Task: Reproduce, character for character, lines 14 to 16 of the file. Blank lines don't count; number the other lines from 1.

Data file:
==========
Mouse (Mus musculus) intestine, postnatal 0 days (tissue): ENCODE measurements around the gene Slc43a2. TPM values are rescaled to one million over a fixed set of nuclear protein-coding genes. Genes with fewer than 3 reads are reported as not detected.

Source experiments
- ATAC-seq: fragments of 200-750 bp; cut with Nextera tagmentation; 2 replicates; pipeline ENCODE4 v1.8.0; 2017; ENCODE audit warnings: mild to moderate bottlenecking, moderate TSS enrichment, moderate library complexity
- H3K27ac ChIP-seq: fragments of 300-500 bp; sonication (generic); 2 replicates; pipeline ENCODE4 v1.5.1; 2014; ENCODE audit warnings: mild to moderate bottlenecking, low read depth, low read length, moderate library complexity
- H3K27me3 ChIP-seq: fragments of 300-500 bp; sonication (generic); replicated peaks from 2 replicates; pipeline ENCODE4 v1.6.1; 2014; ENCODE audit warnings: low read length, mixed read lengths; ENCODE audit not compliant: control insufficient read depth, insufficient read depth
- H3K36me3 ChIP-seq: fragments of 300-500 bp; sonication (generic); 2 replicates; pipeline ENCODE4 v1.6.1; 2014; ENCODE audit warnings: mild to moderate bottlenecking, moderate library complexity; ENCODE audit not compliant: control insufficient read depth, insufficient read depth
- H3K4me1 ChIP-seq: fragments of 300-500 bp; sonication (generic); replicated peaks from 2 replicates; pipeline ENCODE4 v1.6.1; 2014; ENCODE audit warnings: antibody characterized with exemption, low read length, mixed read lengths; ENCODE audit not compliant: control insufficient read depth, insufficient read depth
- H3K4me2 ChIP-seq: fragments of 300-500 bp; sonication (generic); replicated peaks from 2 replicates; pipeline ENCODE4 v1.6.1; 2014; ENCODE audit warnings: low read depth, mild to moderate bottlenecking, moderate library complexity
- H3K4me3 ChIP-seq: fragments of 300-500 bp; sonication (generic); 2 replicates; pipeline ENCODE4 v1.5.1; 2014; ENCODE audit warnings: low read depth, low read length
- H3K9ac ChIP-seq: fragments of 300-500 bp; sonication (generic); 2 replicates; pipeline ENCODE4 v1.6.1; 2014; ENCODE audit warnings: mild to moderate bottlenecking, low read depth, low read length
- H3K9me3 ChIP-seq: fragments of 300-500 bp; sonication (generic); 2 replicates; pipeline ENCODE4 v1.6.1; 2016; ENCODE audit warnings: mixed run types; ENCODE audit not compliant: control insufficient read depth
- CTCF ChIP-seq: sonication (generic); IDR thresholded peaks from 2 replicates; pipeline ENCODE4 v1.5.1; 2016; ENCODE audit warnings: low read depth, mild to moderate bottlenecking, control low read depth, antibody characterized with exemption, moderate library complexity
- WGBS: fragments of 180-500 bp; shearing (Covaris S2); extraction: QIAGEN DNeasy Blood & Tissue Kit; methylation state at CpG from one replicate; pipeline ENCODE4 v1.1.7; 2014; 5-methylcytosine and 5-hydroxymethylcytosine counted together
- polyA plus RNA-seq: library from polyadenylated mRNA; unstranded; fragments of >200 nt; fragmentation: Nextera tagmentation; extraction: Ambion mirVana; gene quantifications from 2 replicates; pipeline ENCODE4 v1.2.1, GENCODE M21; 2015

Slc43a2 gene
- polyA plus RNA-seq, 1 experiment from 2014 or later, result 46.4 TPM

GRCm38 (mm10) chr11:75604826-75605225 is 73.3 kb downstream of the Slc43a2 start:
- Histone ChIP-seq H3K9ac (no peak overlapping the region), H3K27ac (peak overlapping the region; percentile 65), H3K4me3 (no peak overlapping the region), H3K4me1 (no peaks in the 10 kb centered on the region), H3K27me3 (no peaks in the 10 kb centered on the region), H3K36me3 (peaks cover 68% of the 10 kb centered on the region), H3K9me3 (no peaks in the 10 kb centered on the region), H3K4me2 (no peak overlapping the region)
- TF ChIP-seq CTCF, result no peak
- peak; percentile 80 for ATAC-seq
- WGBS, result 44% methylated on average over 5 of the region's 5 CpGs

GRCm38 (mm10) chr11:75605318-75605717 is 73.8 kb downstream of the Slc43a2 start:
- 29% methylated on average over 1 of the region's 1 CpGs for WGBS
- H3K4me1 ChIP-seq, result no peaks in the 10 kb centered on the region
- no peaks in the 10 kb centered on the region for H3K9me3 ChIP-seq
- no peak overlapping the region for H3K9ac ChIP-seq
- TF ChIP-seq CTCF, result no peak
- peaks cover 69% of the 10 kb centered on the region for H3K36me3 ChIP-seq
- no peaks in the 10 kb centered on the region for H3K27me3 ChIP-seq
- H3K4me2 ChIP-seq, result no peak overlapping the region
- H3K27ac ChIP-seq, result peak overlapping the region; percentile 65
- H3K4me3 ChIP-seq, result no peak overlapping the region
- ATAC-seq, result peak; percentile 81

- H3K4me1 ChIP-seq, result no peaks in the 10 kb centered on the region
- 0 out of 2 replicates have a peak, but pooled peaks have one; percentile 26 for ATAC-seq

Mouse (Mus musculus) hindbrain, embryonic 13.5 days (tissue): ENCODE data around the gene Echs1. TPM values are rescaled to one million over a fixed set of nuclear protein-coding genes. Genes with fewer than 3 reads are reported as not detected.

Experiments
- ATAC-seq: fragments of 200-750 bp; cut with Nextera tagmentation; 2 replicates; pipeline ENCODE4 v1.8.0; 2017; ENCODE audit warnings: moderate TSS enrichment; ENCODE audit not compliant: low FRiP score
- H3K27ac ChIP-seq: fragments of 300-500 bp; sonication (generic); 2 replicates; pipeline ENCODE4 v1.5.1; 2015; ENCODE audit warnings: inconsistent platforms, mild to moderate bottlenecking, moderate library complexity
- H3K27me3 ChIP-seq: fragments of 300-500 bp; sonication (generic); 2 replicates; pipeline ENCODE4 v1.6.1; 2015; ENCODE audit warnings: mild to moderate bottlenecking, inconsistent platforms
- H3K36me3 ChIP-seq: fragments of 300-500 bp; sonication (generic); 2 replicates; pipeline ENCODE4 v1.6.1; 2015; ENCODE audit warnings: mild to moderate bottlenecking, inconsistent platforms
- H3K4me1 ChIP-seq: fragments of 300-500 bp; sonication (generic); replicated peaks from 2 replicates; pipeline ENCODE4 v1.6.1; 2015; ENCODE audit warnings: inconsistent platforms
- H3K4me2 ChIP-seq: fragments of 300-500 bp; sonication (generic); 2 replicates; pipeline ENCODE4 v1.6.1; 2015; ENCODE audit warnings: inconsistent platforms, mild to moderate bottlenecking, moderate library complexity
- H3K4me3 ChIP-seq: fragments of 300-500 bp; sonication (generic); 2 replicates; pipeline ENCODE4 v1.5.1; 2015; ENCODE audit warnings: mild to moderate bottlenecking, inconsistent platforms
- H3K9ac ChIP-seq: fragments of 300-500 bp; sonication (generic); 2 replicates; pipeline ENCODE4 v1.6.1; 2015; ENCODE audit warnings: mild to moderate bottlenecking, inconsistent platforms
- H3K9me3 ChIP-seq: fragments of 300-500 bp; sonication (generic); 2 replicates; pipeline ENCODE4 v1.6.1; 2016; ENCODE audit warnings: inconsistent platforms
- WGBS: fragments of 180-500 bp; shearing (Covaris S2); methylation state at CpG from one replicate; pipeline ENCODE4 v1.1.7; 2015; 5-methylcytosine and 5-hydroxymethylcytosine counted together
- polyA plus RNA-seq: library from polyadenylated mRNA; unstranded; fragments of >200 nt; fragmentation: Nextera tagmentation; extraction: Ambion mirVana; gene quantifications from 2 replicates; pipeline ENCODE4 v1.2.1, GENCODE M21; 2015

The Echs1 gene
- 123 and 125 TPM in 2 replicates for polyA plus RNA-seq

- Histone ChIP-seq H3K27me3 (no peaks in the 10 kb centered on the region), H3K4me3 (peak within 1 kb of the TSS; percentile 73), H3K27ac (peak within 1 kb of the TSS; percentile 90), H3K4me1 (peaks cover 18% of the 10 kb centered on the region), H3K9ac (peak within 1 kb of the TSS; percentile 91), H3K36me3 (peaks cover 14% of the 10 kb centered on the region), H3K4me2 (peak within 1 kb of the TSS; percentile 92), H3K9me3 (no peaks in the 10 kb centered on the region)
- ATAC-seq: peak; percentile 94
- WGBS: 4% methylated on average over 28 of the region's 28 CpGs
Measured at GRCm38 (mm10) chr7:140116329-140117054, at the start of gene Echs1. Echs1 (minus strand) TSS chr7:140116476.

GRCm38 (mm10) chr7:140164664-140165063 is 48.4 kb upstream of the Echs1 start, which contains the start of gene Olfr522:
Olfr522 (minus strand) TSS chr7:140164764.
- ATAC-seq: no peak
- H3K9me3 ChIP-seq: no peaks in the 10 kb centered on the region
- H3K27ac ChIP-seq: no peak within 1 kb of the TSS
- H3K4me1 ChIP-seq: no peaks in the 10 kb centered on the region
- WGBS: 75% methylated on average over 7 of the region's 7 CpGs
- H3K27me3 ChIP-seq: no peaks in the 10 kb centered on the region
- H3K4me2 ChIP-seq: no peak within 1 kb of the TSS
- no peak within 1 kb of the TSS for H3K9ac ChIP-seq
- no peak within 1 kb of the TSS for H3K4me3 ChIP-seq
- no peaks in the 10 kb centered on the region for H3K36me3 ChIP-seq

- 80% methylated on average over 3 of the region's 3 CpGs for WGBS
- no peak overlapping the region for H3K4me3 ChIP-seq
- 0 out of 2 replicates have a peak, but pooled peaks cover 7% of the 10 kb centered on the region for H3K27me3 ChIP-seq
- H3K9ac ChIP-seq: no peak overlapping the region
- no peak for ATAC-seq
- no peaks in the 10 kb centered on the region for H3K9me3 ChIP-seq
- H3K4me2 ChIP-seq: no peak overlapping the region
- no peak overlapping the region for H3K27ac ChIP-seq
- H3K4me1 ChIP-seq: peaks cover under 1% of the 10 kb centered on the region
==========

- polyA plus RNA-seq: library from polyadenylated mRNA; unstranded; fragments of >200 nt; fragmentation: Nextera tagmentation; extraction: Ambion mirVana; gene quantifications from 2 replicates; pipeline ENCODE4 v1.2.1, GENCODE M21; 2015

Slc43a2 gene
- polyA plus RNA-seq, 1 experiment from 2014 or later, result 46.4 TPM